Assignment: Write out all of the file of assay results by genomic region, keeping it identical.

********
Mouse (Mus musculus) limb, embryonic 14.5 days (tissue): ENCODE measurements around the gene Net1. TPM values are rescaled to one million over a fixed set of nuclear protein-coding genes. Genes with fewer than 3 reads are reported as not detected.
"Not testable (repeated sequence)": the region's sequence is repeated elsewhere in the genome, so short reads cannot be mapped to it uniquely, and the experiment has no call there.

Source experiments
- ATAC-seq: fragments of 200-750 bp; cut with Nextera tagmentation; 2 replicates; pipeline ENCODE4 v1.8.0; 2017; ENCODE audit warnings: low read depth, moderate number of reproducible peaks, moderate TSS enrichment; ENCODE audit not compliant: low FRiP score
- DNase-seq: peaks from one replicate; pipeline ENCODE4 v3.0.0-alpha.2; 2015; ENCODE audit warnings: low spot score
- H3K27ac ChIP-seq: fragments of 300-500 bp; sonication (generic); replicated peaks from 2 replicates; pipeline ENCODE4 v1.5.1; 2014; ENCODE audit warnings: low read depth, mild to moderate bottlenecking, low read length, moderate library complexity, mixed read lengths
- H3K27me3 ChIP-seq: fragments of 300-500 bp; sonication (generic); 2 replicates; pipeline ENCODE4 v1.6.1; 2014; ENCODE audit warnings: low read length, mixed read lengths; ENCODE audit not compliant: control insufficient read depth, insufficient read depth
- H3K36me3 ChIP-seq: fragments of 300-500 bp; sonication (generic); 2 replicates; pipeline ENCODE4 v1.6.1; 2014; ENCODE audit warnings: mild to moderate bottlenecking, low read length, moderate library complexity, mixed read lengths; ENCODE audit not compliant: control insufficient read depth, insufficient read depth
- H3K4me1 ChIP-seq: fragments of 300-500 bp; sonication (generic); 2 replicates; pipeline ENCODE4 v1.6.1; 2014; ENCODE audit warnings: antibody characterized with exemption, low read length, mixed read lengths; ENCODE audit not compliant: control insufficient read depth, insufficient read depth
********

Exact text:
Mouse (Mus musculus) limb, embryonic 14.5 days (tissue): ENCODE measurements around the gene Net1. TPM values are rescaled to one million over a fixed set of nuclear protein-coding genes. Genes with fewer than 3 reads are reported as not detected.
"Not testable (repeated sequence)": the region's sequence is repeated elsewhere in the genome, so short reads cannot be mapped to it uniquely, and the experiment has no call there.

Source experiments
- ATAC-seq: fragments of 200-750 bp; cut with Nextera tagmentation; 2 replicates; pipeline ENCODE4 v1.8.0; 2017; ENCODE audit warnings: low read depth, moderate number of reproducible peaks, moderate TSS enrichment; ENCODE audit not compliant: low FRiP score
- DNase-seq: peaks from one replicate; pipeline ENCODE4 v3.0.0-alpha.2; 2015; ENCODE audit warnings: low spot score
- H3K27ac ChIP-seq: fragments of 300-500 bp; sonication (generic); replicated peaks from 2 replicates; pipeline ENCODE4 v1.5.1; 2014; ENCODE audit warnings: low read depth, mild to moderate bottlenecking, low read length, moderate library complexity, mixed read lengths
- H3K27me3 ChIP-seq: fragments of 300-500 bp; sonication (generic); 2 replicates; pipeline ENCODE4 v1.6.1; 2014; ENCODE audit warnings: low read length, mixed read lengths; ENCODE audit not compliant: control insufficient read depth, insufficient read depth
- H3K36me3 ChIP-seq: fragments of 300-500 bp; sonication (generic); 2 replicates; pipeline ENCODE4 v1.6.1; 2014; ENCODE audit warnings: mild to moderate bottlenecking, low read length, moderate library complexity, mixed read lengths; ENCODE audit not compliant: control insufficient read depth, insufficient read depth
- H3K4me1 ChIP-seq: fragments of 300-500 bp; sonication (generic); 2 replicates; pipeline ENCODE4 v1.6.1; 2014; ENCODE audit warnings: antibody characterized with exemption, low read length, mixed read lengths; ENCODE audit not compliant: control insufficient read depth, insufficient read depth